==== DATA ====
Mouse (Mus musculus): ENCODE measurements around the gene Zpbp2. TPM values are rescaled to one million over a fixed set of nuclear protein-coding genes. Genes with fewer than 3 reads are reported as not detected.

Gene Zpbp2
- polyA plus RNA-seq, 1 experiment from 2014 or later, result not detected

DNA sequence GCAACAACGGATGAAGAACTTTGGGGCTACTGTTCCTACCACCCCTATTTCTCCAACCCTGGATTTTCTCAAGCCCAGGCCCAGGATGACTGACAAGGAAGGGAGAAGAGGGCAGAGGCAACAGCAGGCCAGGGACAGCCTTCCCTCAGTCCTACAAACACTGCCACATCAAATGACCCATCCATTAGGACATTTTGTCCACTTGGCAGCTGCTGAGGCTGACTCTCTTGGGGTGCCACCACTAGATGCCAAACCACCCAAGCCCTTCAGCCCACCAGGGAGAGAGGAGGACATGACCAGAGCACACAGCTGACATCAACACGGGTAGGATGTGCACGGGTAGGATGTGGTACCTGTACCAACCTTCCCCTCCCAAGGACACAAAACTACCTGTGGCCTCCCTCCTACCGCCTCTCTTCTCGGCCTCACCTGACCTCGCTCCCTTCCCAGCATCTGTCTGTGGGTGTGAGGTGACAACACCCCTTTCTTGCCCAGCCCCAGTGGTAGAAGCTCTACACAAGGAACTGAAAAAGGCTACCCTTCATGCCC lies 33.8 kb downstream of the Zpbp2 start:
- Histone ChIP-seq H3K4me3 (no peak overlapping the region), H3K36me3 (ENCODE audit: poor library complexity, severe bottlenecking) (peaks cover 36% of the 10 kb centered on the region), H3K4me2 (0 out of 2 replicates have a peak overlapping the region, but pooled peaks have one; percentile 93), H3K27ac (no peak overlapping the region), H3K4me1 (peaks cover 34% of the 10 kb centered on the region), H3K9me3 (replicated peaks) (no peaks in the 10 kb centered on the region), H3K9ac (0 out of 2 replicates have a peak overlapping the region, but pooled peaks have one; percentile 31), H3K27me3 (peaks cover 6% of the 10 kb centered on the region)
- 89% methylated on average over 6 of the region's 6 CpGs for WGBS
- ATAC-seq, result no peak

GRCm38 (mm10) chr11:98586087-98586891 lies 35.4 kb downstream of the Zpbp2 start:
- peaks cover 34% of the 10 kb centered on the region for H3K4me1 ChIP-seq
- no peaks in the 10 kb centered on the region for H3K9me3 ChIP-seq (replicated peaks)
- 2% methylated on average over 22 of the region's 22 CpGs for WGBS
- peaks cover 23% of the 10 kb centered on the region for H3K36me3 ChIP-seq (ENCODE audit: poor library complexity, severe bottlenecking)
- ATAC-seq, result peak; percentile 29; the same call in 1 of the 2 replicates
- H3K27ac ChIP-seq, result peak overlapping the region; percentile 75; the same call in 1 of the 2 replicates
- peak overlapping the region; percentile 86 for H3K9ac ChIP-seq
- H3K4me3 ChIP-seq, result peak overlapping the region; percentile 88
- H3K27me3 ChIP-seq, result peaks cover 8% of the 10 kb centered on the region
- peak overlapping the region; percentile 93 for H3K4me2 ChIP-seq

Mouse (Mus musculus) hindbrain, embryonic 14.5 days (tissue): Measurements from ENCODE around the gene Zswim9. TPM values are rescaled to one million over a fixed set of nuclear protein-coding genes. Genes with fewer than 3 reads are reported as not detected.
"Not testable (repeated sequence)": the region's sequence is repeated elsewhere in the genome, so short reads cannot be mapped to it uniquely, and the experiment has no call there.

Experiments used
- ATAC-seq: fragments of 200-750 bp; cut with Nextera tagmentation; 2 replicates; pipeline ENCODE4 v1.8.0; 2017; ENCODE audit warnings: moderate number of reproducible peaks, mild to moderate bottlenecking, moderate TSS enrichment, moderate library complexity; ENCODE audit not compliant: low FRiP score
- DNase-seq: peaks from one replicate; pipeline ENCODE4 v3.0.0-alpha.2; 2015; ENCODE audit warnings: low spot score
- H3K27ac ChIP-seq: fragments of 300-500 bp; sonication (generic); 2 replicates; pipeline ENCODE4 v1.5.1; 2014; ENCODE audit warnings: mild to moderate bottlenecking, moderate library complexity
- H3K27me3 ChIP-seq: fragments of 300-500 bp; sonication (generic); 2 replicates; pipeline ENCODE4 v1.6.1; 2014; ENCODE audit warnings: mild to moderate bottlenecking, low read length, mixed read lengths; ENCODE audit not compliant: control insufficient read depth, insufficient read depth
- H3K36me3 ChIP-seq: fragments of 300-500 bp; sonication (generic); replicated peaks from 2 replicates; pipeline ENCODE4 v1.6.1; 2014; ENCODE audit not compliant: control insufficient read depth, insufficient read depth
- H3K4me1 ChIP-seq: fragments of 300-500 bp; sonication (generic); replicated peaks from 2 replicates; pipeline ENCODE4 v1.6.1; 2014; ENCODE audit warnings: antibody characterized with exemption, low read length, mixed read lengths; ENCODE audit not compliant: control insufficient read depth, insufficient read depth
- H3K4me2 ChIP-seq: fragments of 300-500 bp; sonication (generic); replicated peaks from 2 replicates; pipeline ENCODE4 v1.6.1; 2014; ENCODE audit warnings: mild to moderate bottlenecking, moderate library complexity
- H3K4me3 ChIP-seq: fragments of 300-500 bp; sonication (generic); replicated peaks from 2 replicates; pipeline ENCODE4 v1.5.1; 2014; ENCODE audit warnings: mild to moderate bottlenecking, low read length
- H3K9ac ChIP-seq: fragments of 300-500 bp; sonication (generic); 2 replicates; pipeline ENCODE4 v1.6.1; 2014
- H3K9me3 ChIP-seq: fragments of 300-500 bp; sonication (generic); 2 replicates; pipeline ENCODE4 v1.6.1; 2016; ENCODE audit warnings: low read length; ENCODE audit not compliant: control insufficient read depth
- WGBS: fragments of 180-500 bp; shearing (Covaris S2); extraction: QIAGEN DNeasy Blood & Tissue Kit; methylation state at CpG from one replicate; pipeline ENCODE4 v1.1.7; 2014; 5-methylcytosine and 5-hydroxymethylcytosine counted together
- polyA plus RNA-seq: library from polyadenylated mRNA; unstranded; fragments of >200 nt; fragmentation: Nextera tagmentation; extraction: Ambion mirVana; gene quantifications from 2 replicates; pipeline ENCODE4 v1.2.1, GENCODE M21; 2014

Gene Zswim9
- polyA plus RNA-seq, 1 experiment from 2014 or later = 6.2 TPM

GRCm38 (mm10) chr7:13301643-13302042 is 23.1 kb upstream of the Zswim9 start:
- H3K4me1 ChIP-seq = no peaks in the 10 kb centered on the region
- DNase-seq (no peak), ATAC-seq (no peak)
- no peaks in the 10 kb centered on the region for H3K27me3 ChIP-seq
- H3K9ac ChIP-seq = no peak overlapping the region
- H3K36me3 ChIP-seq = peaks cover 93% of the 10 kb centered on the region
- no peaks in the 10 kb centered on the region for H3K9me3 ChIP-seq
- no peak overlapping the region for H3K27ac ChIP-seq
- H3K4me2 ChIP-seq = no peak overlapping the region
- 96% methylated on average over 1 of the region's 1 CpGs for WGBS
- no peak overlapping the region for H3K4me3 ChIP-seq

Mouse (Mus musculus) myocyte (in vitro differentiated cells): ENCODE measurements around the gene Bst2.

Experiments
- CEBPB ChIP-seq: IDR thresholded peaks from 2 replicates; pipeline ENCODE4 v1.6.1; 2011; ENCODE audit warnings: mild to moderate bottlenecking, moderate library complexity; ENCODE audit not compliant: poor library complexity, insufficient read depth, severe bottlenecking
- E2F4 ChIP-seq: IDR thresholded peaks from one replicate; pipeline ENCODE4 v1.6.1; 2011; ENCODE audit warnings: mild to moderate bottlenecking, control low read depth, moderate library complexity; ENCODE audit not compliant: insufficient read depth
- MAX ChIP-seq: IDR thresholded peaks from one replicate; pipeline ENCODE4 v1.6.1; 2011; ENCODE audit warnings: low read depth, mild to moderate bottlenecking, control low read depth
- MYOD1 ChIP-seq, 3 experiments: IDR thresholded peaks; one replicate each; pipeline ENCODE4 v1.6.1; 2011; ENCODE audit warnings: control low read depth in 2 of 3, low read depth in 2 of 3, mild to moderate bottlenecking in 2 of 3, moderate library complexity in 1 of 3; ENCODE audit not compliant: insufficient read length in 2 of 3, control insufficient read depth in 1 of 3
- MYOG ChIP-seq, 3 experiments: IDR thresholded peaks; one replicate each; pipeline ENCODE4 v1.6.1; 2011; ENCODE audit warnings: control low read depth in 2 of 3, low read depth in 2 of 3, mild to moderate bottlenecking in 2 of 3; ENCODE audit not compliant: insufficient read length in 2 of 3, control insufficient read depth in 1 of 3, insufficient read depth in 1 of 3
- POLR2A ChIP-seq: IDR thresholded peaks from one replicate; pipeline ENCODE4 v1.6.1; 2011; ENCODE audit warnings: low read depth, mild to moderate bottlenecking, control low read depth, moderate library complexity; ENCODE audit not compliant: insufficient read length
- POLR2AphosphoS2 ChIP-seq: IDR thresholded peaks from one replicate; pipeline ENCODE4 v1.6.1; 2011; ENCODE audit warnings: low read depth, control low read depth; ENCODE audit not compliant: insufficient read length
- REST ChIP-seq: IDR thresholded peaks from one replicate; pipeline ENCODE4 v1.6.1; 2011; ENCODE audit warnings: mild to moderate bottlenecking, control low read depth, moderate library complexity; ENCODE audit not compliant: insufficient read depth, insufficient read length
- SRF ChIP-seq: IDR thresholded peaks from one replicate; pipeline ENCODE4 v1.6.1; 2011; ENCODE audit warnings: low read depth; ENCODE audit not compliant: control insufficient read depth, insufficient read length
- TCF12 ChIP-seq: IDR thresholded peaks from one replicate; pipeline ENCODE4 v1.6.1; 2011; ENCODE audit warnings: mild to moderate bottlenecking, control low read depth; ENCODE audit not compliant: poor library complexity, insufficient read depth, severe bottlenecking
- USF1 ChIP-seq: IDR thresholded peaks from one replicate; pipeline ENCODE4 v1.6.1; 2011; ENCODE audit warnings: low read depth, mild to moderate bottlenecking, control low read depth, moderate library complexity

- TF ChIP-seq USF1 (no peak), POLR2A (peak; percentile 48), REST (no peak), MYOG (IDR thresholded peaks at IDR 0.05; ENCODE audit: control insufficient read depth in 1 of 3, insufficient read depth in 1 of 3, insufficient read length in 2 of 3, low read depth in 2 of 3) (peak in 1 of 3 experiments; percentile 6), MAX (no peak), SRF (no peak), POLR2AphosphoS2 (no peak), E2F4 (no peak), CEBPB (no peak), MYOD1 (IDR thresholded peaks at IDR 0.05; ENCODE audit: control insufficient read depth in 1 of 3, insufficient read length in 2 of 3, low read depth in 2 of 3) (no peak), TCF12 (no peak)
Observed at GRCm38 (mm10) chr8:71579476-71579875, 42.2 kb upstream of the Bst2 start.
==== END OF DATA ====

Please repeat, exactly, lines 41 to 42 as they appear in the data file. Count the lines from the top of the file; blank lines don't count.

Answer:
- H3K36me3 ChIP-seq = peaks cover 93% of the 10 kb centered on the region
- no peaks in the 10 kb centered on the region for H3K9me3 ChIP-seq